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I Forge Iron

Beeswax at 550F?


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Good morning! I am making my small daughter a pair of free weights out of railroad spikes. There won't be any forging, as the shop door is iced shut and I won't be able to get in for a few weeks. Just going to file off the sharp corners on the spike end. The rust is already off. Railroad spikes without rust look surreal. 

The question: since I can't get to my forge and I have to do all of this in the house, I'm wondering if a kitchen oven set to 550F will be able to get the spikes hot enough to accept beeswax effectively. I know the BLO/beeswax/turp. finish goes on at a black heat ideally, which I believe is closer to 900-1000F. My guess is that since the weights will have a fabric wrap to function as a grip/cushion that they won't see much wear. 


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Beeswax melts at 145° degrees Fahrenheit, and has a flashpoint of around 400° degrees Fahrenheit. 

Turpentine can catch fire around 95° degrees Fahrenheit (35° Celsius) as that is the flashpoint. 

Linseed oil flashpoint is approximately 200° degrees Fahrenheit (93.3 °C). Flashpoint means the temperature at which a liquid ignites without warning when in contact with air. 

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Now that's curious. Why doesn't the mixed finish I referenced above ignite when applied to metal at a black heat? 

Also, I have no intention of putting the wax in the oven, only the metal. Then I'll apply the wax to the metal in the back yard. 

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"Black heat" simply means "Hot, but not yet hot enough to glow". The hotter degrees of black heat are too hot for the oil/wax/turps mix; at most, you only want a little bit of smoke.

So yes, 550°F is plenty hot, maybe even a little too hot. However, if you're going to be transferring the spikes from a hot oven and taking them into the cold outdoors, they're going to be cooling down while in transit, so if you start at that temperature, they should be close to the right temperature by the time you get outside.

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It is suggested to melt the beeswax, you use a double boiler.  Water boils at 212° degrees Fahrenheit or about 50° degrees Fahrenheit above where the wax melts.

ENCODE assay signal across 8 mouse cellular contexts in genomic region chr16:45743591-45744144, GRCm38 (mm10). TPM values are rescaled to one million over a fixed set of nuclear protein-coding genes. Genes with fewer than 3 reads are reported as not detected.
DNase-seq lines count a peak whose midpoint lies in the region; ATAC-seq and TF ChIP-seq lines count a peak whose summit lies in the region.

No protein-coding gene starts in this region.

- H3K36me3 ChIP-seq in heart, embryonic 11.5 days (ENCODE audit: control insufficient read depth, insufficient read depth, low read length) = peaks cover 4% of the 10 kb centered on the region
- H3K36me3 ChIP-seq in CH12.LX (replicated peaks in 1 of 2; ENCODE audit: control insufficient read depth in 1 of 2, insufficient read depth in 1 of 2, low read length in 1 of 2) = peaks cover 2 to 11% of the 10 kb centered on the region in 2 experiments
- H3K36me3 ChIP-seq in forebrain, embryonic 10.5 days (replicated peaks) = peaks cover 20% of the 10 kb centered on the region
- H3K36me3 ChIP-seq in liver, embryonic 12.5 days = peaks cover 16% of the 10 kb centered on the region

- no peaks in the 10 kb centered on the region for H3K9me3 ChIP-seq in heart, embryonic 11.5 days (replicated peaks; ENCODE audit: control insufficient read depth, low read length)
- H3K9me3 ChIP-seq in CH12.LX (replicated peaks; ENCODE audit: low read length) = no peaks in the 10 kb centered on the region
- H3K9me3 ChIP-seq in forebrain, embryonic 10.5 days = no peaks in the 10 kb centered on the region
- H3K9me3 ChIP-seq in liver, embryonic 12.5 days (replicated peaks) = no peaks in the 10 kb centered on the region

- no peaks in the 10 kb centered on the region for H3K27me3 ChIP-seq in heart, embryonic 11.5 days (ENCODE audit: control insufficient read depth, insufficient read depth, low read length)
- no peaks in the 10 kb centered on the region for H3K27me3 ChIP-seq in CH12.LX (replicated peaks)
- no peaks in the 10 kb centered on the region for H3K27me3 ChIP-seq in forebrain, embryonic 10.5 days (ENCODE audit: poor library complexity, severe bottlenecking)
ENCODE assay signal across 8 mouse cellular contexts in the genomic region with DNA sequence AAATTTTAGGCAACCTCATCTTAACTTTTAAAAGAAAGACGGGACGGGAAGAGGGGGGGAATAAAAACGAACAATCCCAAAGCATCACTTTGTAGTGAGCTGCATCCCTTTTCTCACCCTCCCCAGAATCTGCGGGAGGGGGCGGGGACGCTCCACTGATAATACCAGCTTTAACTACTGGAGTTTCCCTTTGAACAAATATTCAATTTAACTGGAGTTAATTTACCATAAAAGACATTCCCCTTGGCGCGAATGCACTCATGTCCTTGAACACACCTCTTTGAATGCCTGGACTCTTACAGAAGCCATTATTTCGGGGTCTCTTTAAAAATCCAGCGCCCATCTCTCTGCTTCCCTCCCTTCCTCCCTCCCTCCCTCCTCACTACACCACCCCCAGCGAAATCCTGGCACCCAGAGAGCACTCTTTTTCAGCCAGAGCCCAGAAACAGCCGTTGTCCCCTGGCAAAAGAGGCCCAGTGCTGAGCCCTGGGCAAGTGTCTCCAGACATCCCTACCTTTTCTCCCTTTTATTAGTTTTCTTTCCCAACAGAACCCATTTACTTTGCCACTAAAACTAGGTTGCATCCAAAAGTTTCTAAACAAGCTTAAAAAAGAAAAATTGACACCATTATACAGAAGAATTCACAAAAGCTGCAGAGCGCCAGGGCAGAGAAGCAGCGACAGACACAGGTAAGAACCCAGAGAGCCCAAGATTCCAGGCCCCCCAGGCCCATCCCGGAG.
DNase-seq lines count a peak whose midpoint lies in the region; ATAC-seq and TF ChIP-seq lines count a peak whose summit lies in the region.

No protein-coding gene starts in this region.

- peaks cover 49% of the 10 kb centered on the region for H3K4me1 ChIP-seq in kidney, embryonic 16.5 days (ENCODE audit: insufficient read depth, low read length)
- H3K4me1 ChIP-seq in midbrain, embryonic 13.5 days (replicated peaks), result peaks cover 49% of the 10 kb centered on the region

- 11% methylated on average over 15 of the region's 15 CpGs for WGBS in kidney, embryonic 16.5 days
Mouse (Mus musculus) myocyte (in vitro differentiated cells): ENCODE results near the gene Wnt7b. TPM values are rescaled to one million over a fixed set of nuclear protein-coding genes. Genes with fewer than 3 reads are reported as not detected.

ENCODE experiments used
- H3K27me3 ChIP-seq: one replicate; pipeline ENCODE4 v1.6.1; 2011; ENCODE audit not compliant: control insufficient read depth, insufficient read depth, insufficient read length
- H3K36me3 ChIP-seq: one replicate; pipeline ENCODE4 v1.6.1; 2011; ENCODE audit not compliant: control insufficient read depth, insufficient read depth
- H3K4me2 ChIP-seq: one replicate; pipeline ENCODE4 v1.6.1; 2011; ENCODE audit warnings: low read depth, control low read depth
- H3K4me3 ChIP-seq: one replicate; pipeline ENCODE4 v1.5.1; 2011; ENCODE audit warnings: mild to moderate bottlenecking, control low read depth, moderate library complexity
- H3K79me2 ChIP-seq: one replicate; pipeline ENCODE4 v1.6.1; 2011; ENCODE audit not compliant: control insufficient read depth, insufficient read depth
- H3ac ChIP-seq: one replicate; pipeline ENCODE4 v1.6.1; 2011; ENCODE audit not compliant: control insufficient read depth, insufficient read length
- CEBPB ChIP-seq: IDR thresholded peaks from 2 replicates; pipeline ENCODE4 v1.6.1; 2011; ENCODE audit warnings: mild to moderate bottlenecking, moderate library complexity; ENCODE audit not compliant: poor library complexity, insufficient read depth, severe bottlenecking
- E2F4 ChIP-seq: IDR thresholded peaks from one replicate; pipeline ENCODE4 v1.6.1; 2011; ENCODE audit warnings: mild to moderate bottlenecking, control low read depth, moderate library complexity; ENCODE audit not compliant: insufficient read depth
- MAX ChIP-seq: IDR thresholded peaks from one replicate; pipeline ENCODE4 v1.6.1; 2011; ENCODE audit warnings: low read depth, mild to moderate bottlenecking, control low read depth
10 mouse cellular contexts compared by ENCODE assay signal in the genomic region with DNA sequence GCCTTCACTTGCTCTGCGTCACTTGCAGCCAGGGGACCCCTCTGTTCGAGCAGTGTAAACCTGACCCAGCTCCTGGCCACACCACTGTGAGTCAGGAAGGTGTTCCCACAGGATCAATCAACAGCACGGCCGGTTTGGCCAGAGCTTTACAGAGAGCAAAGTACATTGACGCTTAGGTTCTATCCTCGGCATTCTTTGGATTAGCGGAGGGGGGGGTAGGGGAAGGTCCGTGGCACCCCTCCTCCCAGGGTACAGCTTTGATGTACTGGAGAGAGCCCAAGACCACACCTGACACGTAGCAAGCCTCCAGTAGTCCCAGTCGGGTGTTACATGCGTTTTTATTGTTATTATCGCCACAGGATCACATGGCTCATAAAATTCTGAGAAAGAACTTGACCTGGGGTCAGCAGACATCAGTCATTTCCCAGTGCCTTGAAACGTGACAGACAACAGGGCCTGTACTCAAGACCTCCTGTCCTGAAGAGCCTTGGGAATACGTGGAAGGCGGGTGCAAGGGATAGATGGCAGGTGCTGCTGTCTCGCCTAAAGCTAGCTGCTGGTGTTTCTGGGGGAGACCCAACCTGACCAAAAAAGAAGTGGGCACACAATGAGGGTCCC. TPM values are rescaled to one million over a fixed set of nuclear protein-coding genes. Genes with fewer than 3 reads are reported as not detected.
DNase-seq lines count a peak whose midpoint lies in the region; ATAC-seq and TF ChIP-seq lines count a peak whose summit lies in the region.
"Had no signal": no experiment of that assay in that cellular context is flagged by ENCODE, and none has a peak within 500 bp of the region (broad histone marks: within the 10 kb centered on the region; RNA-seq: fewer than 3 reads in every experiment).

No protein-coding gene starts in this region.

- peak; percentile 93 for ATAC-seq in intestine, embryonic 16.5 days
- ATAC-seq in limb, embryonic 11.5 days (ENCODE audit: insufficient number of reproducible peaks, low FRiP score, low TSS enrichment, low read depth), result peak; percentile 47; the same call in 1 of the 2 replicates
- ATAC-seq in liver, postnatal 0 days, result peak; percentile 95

The beeswax, BLO, terp mix can be applied at room temperature.  Warm metal just means that it applies a little easier and flows into the nooks and crannies a little better.

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18 hours ago, Glenn said:

Flashpoint means the temperature at which a liquid ignites without warning when in contact with air. 

The flashpoint of a liquid is the temperature at which the liquid gives of sufficient vapor to form a combustible vapor/air mixture, it will not ignite without external ignition source at this temperature. What you are describing here is the auto-ignition temperature, which is the temperature at which a liquid will spontaneously ignite without external ignition source. This is quite cool to see, we did experiments to determine auto ignition temperature in the lab once and when you put something over to remove oxygen and kill the fire the liquid will ignite instantly again when you remove the cover. This is however not the case at the flash point.



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A search for autoignition temperatures yield the following.

A certain concentration of vapor in the air is necessary to sustain combustion, and that concentration is different for each flammable liquid. The flash point of a flammable liquid is the lowest temperature at which there will be enough flammable vapor to ignite when an ignition source is applied.

Unlike flash points, the autoignition temperature does not use an ignition source. In other words, the autoignition temperature is the lowest temperature at which a volatile material will be vaporized into a gas which ignites without the help of any external flame or ignition source. As a result, the autoignition temperature is higher than the flash point.


Beeswax flash point of beeswax is399.9 °F, (204.4 °C).  There is no reported autoignition temperature. 

Turpentine autoignition temperature 428 °F (220 °C; 493 K)

Linseed oil autoignition temperature of 650 F. 

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